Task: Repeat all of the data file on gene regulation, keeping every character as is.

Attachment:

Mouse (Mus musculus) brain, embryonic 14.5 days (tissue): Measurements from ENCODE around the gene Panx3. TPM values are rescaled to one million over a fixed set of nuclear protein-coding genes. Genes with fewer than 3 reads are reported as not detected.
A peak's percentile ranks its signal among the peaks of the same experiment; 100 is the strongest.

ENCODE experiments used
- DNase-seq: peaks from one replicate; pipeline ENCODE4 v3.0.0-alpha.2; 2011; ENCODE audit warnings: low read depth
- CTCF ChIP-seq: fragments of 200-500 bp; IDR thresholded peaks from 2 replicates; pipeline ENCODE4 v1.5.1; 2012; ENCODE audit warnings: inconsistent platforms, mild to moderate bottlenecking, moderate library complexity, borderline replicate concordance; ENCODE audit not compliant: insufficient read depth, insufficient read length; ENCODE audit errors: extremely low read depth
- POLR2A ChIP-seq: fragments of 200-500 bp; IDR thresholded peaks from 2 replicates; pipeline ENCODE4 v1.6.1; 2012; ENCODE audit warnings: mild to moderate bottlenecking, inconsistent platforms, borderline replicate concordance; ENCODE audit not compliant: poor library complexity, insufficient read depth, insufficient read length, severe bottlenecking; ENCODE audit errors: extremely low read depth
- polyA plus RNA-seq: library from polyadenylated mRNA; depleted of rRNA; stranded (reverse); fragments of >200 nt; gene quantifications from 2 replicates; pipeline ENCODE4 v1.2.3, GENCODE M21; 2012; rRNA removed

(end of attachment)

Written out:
Mouse (Mus musculus) brain, embryonic 14.5 days (tissue): Measurements from ENCODE around the gene Panx3. TPM values are rescaled to one million over a fixed set of nuclear protein-coding genes. Genes with fewer than 3 reads are reported as not detected.
A peak's percentile ranks its signal among the peaks of the same experiment; 100 is the strongest.

ENCODE experiments used
- DNase-seq: peaks from one replicate; pipeline ENCODE4 v3.0.0-alpha.2; 2011; ENCODE audit warnings: low read depth
- CTCF ChIP-seq: fragments of 200-500 bp; IDR thresholded peaks from 2 replicates; pipeline ENCODE4 v1.5.1; 2012; ENCODE audit warnings: inconsistent platforms, mild to moderate bottlenecking, moderate library complexity, borderline replicate concordance; ENCODE audit not compliant: insufficient read depth, insufficient read length; ENCODE audit errors: extremely low read depth
- POLR2A ChIP-seq: fragments of 200-500 bp; IDR thresholded peaks from 2 replicates; pipeline ENCODE4 v1.6.1; 2012; ENCODE audit warnings: mild to moderate bottlenecking, inconsistent platforms, borderline replicate concordance; ENCODE audit not compliant: poor library complexity, insufficient read depth, insufficient read length, severe bottlenecking; ENCODE audit errors: extremely low read depth
- polyA plus RNA-seq: library from polyadenylated mRNA; depleted of rRNA; stranded (reverse); fragments of >200 nt; gene quantifications from 2 replicates; pipeline ENCODE4 v1.2.3, GENCODE M21; 2012; rRNA removed